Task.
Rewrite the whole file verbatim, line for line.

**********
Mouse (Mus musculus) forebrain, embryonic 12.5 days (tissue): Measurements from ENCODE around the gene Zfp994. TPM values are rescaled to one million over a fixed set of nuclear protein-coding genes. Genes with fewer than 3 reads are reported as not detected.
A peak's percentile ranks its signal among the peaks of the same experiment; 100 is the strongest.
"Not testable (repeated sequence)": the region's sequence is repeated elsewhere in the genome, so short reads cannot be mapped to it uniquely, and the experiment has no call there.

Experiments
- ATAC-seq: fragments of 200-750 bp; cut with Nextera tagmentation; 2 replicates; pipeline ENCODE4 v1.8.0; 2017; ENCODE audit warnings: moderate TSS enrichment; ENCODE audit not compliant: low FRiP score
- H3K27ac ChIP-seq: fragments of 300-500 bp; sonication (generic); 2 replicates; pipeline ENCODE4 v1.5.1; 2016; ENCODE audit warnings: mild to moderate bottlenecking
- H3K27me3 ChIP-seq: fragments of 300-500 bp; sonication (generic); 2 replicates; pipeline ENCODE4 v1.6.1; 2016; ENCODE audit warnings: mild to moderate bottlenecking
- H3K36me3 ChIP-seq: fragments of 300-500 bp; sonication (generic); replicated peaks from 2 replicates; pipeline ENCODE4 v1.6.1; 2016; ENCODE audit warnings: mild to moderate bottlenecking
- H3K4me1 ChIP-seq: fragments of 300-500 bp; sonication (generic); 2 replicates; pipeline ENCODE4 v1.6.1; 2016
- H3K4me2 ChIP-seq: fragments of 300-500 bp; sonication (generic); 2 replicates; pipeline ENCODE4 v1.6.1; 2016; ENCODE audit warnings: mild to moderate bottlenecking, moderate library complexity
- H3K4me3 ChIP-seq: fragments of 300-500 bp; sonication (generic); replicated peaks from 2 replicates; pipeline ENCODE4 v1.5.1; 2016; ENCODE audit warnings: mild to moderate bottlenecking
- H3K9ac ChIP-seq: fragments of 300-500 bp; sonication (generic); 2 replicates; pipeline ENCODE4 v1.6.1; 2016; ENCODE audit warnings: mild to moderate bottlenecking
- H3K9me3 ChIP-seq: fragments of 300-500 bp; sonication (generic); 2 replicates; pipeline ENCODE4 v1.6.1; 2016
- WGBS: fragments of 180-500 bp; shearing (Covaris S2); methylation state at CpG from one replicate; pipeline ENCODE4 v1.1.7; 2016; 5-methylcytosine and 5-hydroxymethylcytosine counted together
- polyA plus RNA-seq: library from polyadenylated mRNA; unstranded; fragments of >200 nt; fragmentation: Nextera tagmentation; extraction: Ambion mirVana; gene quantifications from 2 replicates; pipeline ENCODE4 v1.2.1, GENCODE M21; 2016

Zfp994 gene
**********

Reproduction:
Mouse (Mus musculus) forebrain, embryonic 12.5 days (tissue): Measurements from ENCODE around the gene Zfp994. TPM values are rescaled to one million over a fixed set of nuclear protein-coding genes. Genes with fewer than 3 reads are reported as not detected.
A peak's percentile ranks its signal among the peaks of the same experiment; 100 is the strongest.
"Not testable (repeated sequence)": the region's sequence is repeated elsewhere in the genome, so short reads cannot be mapped to it uniquely, and the experiment has no call there.

Experiments
- ATAC-seq: fragments of 200-750 bp; cut with Nextera tagmentation; 2 replicates; pipeline ENCODE4 v1.8.0; 2017; ENCODE audit warnings: moderate TSS enrichment; ENCODE audit not compliant: low FRiP score
- H3K27ac ChIP-seq: fragments of 300-500 bp; sonication (generic); 2 replicates; pipeline ENCODE4 v1.5.1; 2016; ENCODE audit warnings: mild to moderate bottlenecking
- H3K27me3 ChIP-seq: fragments of 300-500 bp; sonication (generic); 2 replicates; pipeline ENCODE4 v1.6.1; 2016; ENCODE audit warnings: mild to moderate bottlenecking
- H3K36me3 ChIP-seq: fragments of 300-500 bp; sonication (generic); replicated peaks from 2 replicates; pipeline ENCODE4 v1.6.1; 2016; ENCODE audit warnings: mild to moderate bottlenecking
- H3K4me1 ChIP-seq: fragments of 300-500 bp; sonication (generic); 2 replicates; pipeline ENCODE4 v1.6.1; 2016
- H3K4me2 ChIP-seq: fragments of 300-500 bp; sonication (generic); 2 replicates; pipeline ENCODE4 v1.6.1; 2016; ENCODE audit warnings: mild to moderate bottlenecking, moderate library complexity
- H3K4me3 ChIP-seq: fragments of 300-500 bp; sonication (generic); replicated peaks from 2 replicates; pipeline ENCODE4 v1.5.1; 2016; ENCODE audit warnings: mild to moderate bottlenecking
- H3K9ac ChIP-seq: fragments of 300-500 bp; sonication (generic); 2 replicates; pipeline ENCODE4 v1.6.1; 2016; ENCODE audit warnings: mild to moderate bottlenecking
- H3K9me3 ChIP-seq: fragments of 300-500 bp; sonication (generic); 2 replicates; pipeline ENCODE4 v1.6.1; 2016
- WGBS: fragments of 180-500 bp; shearing (Covaris S2); methylation state at CpG from one replicate; pipeline ENCODE4 v1.1.7; 2016; 5-methylcytosine and 5-hydroxymethylcytosine counted together
- polyA plus RNA-seq: library from polyadenylated mRNA; unstranded; fragments of >200 nt; fragmentation: Nextera tagmentation; extraction: Ambion mirVana; gene quantifications from 2 replicates; pipeline ENCODE4 v1.2.1, GENCODE M21; 2016

Zfp994 gene